Media at a Crossroads: 25 Years After Reagan’s Triumph

Random Lengths News | October 21, 2005
By a twist of political fate, the Oct. 28 deadline for special

counsel Patrick Fitzgerald to take action on the Plamegate matter is

exactly 25 years after the only debate of the presidential race between

Ronald Reagan and incumbent Jimmy Carter. How the major media outlets

choose to handle the current explosive scandal in the months ahead will

have enormous impacts on the trajectory of American politics.

A quarter of a century ago, conservative Republicans captured the

White House. Today, a more extreme incarnation of the GOP’s right wing has

a firm grip on the executive branch. None of it would have been possible

without a largely deferential press corps.

Among other things, Reagan’s victory over Carter was a media triumph

of style in the service of far-right agendas. When their only debate

occurred on Oct. 28, 1980, a week before the election, Carter looked rigid

and defensive while Reagan seemed at ease, making impact with zingers like

“There you go again.” More than ever, one-liners dazzled the press corps.

For the next eight years, a “Teflon presidency” had the news media

making excuses for the nation’s chief executive, who often got his facts

wrong while substituting folksy exclamations for documented assertions.

The Democratic Party’s majorities on Capitol Hill rarely challenged

Reagan, and the Washington press corps used the passivity of the Democrats

to justify its own. As Walter Karp wrote in Harper’s magazine a few months

after Reagan left office, “the private story behind every major non-story

during the Reagan administration was the Democrats’ tacit alliance with


That tacit alliance included going easy on Reagan and his

vice-president-turned-successor, George H.W. Bush -- despite the

Iran-Contra scandal that exposed their roles in the illegal funneling of

aid to the Nicaraguan Contras, a CIA-backed army that intentionally killed

civilians in Nicaragua while trying to implement Washington’s goal of

overthrowing the Sandinista government.

“For eight years,” Karp wrote in mid-1989, “the Democratic opposition

had shielded from the public a feckless, lawless president with an

appalling appetite for private power. That was the story of the Reagan

years, and Washington journalists evidently knew it. Yet they never turned

the collusive politics of the Democratic Party into news.”

Today, words like “feckless” and “lawless” seem like understatements

when applied to the current president. A pattern of mendacity, callousness

and appalling priorities has brought deadly consequences from Baghdad to

New Orleans. The administration appears to be nearly drowning in scandals.

Yet the news media -- again with notable assists from Democratic leaders

in Congress -- are doing much to keep the Bush regime afloat.

Predictably, the Oct. 15 referendum on a constitution in Iraq

provided the Bush administration with a new opportunity to roll out a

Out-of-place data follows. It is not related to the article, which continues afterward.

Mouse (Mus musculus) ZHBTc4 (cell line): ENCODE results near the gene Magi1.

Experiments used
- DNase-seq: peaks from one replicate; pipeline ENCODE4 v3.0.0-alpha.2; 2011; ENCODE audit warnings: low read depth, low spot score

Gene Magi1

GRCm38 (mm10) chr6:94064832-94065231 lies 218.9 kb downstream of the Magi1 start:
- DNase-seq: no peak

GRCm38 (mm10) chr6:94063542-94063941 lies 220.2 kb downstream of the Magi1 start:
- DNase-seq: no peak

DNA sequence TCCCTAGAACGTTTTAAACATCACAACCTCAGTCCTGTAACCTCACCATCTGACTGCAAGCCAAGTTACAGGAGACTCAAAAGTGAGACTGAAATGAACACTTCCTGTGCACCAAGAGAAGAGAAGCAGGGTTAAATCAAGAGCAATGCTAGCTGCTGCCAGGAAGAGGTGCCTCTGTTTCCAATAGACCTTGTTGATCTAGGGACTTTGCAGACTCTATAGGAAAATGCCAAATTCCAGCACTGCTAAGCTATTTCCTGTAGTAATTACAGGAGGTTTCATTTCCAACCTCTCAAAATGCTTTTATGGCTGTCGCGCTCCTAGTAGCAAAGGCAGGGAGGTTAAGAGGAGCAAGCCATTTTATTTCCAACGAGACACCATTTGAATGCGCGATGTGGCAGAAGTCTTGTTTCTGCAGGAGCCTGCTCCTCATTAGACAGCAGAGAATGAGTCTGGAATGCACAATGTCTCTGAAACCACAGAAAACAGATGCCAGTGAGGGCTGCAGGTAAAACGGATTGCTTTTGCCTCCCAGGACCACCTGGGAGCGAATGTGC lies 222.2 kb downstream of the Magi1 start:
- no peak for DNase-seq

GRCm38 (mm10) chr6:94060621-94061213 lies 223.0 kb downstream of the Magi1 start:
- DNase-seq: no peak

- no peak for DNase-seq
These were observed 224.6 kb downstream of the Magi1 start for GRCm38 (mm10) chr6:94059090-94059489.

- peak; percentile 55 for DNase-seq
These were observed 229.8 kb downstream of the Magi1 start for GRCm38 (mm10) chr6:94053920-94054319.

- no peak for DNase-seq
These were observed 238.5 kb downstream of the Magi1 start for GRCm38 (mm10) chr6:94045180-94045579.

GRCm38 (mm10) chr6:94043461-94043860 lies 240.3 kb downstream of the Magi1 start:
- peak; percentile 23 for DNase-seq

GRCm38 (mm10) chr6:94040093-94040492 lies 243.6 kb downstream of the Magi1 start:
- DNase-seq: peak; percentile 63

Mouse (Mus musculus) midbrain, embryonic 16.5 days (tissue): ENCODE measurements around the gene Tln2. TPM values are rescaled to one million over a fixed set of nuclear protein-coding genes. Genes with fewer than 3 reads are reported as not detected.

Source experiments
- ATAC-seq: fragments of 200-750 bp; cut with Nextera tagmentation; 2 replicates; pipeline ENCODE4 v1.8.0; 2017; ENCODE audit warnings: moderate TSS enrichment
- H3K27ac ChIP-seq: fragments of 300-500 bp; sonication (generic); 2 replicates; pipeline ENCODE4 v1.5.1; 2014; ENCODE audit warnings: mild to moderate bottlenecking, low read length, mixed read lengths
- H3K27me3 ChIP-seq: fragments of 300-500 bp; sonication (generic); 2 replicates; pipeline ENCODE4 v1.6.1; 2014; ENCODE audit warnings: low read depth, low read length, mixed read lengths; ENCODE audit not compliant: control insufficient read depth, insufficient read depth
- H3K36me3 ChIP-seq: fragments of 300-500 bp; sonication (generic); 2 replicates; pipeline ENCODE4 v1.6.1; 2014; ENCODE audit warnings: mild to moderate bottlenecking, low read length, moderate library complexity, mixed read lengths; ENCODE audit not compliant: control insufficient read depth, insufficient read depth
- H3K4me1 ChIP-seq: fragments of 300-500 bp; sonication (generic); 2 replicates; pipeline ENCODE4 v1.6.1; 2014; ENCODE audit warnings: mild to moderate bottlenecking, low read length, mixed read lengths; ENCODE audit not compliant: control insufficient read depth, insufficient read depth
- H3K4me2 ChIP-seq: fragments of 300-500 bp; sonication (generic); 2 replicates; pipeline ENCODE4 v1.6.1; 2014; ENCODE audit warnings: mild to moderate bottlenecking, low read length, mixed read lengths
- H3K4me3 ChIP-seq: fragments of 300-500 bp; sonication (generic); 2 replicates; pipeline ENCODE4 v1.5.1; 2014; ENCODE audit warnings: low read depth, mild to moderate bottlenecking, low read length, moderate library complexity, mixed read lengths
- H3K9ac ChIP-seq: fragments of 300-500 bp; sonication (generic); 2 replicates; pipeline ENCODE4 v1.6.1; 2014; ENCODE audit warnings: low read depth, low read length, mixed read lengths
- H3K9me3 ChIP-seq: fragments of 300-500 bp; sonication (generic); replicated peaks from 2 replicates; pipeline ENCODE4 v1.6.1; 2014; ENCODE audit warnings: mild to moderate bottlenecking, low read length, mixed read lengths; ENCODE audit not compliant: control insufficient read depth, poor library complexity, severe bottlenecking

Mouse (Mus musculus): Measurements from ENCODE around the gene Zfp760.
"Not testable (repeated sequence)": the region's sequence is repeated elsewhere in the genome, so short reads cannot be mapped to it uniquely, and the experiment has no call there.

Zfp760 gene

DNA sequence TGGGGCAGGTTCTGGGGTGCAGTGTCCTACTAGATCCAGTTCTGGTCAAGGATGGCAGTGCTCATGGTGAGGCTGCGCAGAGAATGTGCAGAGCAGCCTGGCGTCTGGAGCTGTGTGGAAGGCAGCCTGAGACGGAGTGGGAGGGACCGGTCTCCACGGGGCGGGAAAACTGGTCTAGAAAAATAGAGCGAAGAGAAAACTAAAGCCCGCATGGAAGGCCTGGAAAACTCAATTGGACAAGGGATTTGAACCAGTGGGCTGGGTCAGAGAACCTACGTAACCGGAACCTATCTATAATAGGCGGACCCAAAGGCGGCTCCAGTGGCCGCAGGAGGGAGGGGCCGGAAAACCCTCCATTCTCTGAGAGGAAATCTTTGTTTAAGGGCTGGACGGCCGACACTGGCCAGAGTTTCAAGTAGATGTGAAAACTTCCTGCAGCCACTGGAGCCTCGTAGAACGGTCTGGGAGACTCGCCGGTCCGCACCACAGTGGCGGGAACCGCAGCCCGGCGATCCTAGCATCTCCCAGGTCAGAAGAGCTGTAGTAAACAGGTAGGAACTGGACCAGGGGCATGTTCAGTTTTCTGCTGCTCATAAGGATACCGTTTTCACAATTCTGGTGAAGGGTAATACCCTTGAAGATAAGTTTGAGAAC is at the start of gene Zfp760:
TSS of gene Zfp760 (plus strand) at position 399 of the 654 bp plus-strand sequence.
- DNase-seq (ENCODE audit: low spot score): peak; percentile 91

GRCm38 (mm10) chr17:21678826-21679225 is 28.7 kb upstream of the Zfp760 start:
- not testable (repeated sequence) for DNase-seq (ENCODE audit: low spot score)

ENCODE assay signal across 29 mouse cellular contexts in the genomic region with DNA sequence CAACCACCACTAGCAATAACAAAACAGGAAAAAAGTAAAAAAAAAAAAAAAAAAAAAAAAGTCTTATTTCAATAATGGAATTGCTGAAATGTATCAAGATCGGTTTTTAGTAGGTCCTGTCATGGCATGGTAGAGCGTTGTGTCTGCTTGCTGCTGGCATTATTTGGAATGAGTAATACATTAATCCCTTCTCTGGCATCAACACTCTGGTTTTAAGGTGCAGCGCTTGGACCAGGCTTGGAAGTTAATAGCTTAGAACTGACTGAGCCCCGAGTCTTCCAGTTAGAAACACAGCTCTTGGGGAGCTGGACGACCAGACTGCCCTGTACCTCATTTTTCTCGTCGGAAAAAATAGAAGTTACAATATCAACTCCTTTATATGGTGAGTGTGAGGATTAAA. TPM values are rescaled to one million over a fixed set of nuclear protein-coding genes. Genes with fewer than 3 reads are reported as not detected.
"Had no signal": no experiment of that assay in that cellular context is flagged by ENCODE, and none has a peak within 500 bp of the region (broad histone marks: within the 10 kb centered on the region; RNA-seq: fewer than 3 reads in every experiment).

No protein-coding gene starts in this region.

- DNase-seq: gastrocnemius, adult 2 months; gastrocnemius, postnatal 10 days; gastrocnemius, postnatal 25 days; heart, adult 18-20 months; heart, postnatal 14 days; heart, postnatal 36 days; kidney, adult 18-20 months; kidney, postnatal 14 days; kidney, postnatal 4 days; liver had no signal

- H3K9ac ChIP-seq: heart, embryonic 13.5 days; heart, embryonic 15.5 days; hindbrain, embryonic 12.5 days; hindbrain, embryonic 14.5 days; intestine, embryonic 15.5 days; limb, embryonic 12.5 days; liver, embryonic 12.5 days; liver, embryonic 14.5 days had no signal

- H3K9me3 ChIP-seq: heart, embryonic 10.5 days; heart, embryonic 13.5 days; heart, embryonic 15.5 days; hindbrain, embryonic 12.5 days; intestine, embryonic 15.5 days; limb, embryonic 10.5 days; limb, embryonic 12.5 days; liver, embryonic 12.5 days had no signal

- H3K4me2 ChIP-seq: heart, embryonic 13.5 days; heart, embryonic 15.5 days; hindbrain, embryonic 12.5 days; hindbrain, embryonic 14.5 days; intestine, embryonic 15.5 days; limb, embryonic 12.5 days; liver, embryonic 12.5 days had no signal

retooled line of propaganda vehicles. A manipulative process, massaged

under the duress of occupation, yielded a “yes” vote among Iraqis who

chose to participate. Seen through a narrow lens -- keeping the carnage

and intimidation out of the frame -- the election was a victory for

democracy. Seen more broadly, it was a travesty.

Like two decades ago, the absence of tough Democratic leadership on

Capitol Hill -- combined with an overly respectful press -- enables the

White House to retain extensive political leverage. While the day of

reckoning in human terms is every day in Iraq, the political day of

reckoning on Iraq policy has yet to come in Washington. And at the rate

things are going, many more years will pass before the need for withdrawal

of all U.S. troops from Iraq becomes incontrovertible in American media

and politics.

Part of the Reagan legacy is the Washington press corps’ refusal to

ask tough questions with even tougher follow-ups. Although the polls say

that President Bush and his Iraq policies are very unpopular, Democrats in

Congress and reporters are still hanging back. Their polemical statements

and probing stories are the political and journalistic equivalents of

slapping the wrist rather than going for the jugular.

Nothing is more dangerous than a cornered wild beast. And if the day

comes that its political survival appears to be at stake, the Bush

administration will counterattack with extreme ferocity. Judging from the

past, there are solid reasons to doubt that the press corps -- and leaders

of the overly loyal opposition -- are inclined to pursue key issues of

White House deception to the point that the administration will be truly

backed into a corner. As usual, the tasks of demanding truth and affecting

the course of history for the better will fall to independent journalists

and grassroots activists.


Norman Solomon is the author of the new book “War Made Easy: How

Presidents and Pundits Keep Spinning Us to Death.” For information, go to:

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